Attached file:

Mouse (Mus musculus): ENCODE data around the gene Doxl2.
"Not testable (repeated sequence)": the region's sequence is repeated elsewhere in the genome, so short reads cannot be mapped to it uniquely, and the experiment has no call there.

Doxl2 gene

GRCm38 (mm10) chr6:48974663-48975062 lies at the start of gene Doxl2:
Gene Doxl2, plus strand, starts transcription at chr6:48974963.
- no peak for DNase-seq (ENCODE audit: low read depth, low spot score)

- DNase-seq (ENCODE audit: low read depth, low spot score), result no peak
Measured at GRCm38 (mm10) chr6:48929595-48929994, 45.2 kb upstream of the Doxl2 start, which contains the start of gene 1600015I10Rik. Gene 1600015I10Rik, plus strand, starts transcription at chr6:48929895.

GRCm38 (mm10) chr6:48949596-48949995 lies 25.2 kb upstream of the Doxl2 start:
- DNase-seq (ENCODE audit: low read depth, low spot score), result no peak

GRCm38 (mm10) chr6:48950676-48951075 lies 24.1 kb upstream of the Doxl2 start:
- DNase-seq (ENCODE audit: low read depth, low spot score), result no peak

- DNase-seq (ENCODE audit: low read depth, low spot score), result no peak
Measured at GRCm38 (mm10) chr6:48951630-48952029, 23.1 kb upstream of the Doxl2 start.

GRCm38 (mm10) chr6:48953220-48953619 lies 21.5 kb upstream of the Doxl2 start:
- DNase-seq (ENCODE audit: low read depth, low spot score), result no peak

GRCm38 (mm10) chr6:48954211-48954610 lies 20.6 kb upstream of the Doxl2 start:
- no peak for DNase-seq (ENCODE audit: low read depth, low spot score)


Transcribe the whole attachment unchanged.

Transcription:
Mouse (Mus musculus): ENCODE data around the gene Doxl2.
"Not testable (repeated sequence)": the region's sequence is repeated elsewhere in the genome, so short reads cannot be mapped to it uniquely, and the experiment has no call there.

Doxl2 gene

GRCm38 (mm10) chr6:48974663-48975062 lies at the start of gene Doxl2:
Gene Doxl2, plus strand, starts transcription at chr6:48974963.
- no peak for DNase-seq (ENCODE audit: low read depth, low spot score)

- DNase-seq (ENCODE audit: low read depth, low spot score), result no peak
Measured at GRCm38 (mm10) chr6:48929595-48929994, 45.2 kb upstream of the Doxl2 start, which contains the start of gene 1600015I10Rik. Gene 1600015I10Rik, plus strand, starts transcription at chr6:48929895.

GRCm38 (mm10) chr6:48949596-48949995 lies 25.2 kb upstream of the Doxl2 start:
- DNase-seq (ENCODE audit: low read depth, low spot score), result no peak

GRCm38 (mm10) chr6:48950676-48951075 lies 24.1 kb upstream of the Doxl2 start:
- DNase-seq (ENCODE audit: low read depth, low spot score), result no peak

- DNase-seq (ENCODE audit: low read depth, low spot score), result no peak
Measured at GRCm38 (mm10) chr6:48951630-48952029, 23.1 kb upstream of the Doxl2 start.

GRCm38 (mm10) chr6:48953220-48953619 lies 21.5 kb upstream of the Doxl2 start:
- DNase-seq (ENCODE audit: low read depth, low spot score), result no peak

GRCm38 (mm10) chr6:48954211-48954610 lies 20.6 kb upstream of the Doxl2 start:
- no peak for DNase-seq (ENCODE audit: low read depth, low spot score)